2013 Workshop:Geospace system science
Geospace system science during storms and substorms
Location, Date/Time and Duration
4 hours, Monday 24 June, 130-330PM and 4-6PM in the Flagstaff section of the Ballroom in the Millennium Hotel
Altitudes: IT - Latitudes: global - Inst/Model: radar - Other: all kinds of observations, modeling, theory, and data assimilation
Format of the Workshop
Requested Specific Days
Monday. This would encourage the participation of those people attending the joint GEM-CEDAR weekend workshop.
Special technology requests
Our CEDAR Science Challenge is to develop an improved understanding of the geospace system response to storms and substorms. We seek to identify and investigate the underlying coupling processes and large-scale interactions between the magnetosphere and the ionosphere-thermosphere (the M-I-T system) at middle and high latitudes.
Our session goal is very well aligned with one of the science goals for the next decade identified in the 2012 Decadal Survey for Solar and Space Physics from the National Academy of Sciences: "Determine the dynamics and coupling of Earth’s magnetosphere, ionosphere, and atmosphere and their response to solar and terrestrial inputs".
The advantage of the "systems perspective" in addressing the coupled M-I-T system is identified in the "CEDAR The New Dimension, Strategic Vision": "The intellectual framework of the system view enables transferable concepts across systems and disciplines to advance and facilitate progress in understanding our whole Sun-Earth system".
Main science topics include:
(1) Energy flow in the disturbed M-I-T system: what are the prime characteristics and relationships during storm-time processes promoting energy flow and exchange between the magnetosphere and the I-T system?,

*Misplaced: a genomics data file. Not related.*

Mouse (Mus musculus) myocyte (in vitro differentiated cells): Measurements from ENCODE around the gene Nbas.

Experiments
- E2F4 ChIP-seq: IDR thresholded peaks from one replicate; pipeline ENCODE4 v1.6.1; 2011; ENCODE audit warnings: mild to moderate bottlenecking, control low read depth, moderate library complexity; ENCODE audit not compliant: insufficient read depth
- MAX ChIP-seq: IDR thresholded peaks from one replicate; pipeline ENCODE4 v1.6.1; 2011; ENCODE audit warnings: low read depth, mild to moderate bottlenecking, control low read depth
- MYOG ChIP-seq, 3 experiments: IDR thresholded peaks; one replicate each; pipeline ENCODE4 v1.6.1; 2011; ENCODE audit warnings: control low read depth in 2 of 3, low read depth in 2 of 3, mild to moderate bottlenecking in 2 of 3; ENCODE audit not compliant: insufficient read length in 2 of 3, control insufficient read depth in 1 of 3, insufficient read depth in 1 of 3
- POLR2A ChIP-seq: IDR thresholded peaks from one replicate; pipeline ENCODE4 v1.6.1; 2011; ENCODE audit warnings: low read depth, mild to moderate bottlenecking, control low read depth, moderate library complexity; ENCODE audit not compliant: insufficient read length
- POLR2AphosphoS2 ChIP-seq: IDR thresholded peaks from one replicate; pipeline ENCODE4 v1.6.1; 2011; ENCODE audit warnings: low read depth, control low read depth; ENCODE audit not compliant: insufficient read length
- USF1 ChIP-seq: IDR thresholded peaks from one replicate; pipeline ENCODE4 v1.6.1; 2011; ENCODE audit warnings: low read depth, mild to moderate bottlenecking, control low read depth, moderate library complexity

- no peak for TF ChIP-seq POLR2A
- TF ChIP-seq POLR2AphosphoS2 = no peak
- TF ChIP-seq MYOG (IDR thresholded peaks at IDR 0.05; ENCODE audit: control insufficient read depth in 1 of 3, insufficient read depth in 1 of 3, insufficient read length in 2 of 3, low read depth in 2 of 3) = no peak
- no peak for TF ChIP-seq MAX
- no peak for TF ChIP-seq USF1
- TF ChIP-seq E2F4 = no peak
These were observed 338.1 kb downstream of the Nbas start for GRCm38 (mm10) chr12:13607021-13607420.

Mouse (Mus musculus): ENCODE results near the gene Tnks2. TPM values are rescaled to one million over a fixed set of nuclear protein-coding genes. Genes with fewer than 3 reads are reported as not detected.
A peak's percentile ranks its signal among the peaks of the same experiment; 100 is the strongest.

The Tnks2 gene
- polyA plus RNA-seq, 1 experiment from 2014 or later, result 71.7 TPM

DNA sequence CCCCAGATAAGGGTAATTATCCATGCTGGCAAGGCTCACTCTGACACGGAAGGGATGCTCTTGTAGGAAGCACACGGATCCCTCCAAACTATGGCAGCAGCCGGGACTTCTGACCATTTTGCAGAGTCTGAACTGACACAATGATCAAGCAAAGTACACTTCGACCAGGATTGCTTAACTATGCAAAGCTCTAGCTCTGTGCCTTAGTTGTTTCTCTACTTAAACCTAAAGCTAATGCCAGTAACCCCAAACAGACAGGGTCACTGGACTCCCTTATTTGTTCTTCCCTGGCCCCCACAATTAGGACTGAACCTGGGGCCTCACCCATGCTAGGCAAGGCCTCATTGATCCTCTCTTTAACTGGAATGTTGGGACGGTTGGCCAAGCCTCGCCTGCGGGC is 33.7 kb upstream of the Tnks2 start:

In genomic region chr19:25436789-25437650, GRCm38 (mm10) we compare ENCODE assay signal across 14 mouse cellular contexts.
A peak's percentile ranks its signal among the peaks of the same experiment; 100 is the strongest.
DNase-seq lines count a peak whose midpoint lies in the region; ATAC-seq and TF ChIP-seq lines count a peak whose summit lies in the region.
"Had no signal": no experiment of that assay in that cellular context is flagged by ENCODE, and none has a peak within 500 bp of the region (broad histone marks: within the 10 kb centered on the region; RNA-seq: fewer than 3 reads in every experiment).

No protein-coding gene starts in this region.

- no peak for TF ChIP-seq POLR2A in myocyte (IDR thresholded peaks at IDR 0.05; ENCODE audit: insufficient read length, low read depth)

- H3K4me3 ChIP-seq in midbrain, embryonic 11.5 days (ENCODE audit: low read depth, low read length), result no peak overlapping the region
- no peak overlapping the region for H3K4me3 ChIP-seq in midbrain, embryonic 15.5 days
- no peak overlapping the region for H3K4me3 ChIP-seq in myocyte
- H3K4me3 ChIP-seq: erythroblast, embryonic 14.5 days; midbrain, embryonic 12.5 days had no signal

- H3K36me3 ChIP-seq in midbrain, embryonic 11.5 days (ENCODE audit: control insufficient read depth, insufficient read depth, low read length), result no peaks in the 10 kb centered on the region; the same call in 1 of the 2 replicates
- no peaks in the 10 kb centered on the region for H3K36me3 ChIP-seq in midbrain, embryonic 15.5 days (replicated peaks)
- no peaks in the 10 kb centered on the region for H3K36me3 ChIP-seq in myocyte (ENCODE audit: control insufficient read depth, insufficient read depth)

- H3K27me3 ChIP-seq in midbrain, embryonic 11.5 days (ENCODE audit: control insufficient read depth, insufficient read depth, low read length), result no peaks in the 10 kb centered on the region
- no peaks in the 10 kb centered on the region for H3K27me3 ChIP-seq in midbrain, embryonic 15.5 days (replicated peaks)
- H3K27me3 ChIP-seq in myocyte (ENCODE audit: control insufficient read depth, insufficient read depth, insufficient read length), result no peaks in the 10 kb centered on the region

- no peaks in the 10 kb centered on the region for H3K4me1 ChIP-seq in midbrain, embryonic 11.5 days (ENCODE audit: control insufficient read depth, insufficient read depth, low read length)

(2) How do energetic particle precipitations (EPPs) affect the energy distribution, chemistry and transport of the upper/middle atmosphere?,
(3) What are the effects of EPPs on ionospheric structure, atmospheric heating, the formation of irregularities, and the generation of atmospheric gravity waves?,
(4) How do shielding processes in the inner magnetosphere and current feedback mechanisms between the magnetosphere and ionosphere impact ionospheric electrodynamics (e.g. subauroral electric fields – SAPS) and mesoscale ionospheric plasma and temperature structure (e.g. storm enhanced densities – SEDs)?,
(5) What are the controlling influences on field aligned mass coupling and flows linking the plasmasphere and ionosphere?
The above questions will be addressed by emphasizing participant discussions which bring new views of the M-I-T system made available by expanded observation capabilities available from various ground-/space-based measurements. Furthermore, we will encourage participants to combine and synthesize resources from observations, modeling, theory, and data assimilation. We invite short, workshop style presentations with ample time allocated for discussion. We particularly welcome “big picture” (or system level) perspectives that motivate science questions and their relevance to the understanding of coupling processes within the magnetosphere-ionosphere-thermosphere.
We envision this workshop as part of a multi-year series with steady progress on specific questions within the main topics. Identification of these questions during discussion is an expected and ongoing outcome of workshop activities. We encourage proposals for how these specific science questions can be addressed using various modern and historical resources, and we expect our activities to motivate new cross-disciplinary collaborations and new observational capabilities. To facilitate these aims, we will allocate time within the workshop for discussion of metrics and quantification of progress on identified science topics.
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